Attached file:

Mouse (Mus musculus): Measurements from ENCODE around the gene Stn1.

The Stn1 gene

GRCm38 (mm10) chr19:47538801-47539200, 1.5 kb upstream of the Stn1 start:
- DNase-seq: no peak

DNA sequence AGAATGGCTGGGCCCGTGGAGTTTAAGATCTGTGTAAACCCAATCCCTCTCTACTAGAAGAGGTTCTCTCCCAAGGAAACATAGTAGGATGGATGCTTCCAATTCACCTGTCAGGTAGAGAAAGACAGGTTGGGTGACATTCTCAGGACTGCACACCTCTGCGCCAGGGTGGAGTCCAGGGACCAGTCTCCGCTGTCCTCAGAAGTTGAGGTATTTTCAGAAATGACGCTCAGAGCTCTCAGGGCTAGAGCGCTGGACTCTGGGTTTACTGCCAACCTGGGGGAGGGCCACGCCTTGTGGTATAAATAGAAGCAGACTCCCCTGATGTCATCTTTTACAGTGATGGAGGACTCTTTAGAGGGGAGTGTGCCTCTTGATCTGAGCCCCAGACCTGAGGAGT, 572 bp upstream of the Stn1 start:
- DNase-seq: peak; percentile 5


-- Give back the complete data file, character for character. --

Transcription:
Mouse (Mus musculus): Measurements from ENCODE around the gene Stn1.

The Stn1 gene

GRCm38 (mm10) chr19:47538801-47539200, 1.5 kb upstream of the Stn1 start:
- DNase-seq: no peak

DNA sequence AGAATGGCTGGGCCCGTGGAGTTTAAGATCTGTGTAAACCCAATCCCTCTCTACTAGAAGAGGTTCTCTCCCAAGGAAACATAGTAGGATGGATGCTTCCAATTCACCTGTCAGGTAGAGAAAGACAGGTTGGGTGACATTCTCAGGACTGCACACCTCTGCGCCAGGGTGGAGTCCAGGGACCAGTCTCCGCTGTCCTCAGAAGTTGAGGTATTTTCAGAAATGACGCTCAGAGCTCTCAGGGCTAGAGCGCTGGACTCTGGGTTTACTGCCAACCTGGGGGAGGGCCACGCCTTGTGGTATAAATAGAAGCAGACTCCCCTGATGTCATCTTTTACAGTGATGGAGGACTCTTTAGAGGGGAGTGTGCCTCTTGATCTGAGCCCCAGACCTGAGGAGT, 572 bp upstream of the Stn1 start:
- DNase-seq: peak; percentile 5